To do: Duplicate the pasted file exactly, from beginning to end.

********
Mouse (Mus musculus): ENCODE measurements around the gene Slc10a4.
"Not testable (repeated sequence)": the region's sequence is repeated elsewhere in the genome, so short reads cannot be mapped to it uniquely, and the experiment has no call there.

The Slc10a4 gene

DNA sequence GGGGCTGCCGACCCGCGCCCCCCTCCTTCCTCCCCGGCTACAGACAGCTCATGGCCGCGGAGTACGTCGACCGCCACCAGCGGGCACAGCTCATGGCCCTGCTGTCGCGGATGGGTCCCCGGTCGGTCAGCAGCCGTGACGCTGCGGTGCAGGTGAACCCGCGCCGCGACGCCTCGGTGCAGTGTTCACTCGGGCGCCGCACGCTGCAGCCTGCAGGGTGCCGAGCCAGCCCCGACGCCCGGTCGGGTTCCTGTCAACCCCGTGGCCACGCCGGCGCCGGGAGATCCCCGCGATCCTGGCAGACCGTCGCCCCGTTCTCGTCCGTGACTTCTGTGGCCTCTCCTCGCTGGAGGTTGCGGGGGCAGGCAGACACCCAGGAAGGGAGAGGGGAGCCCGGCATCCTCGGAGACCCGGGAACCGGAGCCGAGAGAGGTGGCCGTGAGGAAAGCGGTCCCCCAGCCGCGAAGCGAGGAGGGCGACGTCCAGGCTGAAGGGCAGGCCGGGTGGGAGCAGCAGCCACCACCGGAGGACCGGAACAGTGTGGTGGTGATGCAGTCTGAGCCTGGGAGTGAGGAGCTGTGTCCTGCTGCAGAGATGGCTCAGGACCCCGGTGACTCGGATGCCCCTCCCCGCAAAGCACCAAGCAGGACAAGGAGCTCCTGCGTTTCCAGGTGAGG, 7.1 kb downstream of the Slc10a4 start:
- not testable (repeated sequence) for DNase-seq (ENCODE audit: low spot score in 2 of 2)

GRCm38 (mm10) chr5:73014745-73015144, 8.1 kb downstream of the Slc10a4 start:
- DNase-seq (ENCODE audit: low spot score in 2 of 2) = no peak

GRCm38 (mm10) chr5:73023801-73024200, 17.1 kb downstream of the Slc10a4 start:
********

Mouse (Mus musculus): ENCODE measurements around the gene Slc10a4.
"Not testable (repeated sequence)": the region's sequence is repeated elsewhere in the genome, so short reads cannot be mapped to it uniquely, and the experiment has no call there.

The Slc10a4 gene

DNA sequence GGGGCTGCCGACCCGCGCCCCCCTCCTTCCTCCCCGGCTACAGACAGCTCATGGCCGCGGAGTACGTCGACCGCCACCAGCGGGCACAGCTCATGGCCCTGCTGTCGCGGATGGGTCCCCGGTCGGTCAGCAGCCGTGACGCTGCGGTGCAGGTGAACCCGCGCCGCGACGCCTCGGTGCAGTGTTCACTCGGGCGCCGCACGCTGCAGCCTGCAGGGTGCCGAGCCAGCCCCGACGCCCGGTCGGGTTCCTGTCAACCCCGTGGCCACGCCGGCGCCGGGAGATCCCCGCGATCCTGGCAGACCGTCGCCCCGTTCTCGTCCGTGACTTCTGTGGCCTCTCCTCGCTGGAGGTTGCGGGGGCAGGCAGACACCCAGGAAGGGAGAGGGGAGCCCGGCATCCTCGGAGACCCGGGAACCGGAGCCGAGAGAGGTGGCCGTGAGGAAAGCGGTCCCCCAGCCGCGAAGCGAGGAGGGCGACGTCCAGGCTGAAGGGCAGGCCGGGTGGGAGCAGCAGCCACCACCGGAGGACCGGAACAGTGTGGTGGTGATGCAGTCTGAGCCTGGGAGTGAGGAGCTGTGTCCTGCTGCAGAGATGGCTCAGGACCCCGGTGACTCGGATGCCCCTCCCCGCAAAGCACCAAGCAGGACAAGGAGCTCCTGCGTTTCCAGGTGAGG, 7.1 kb downstream of the Slc10a4 start:
- not testable (repeated sequence) for DNase-seq (ENCODE audit: low spot score in 2 of 2)

GRCm38 (mm10) chr5:73014745-73015144, 8.1 kb downstream of the Slc10a4 start:
- DNase-seq (ENCODE audit: low spot score in 2 of 2) = no peak

GRCm38 (mm10) chr5:73023801-73024200, 17.1 kb downstream of the Slc10a4 start: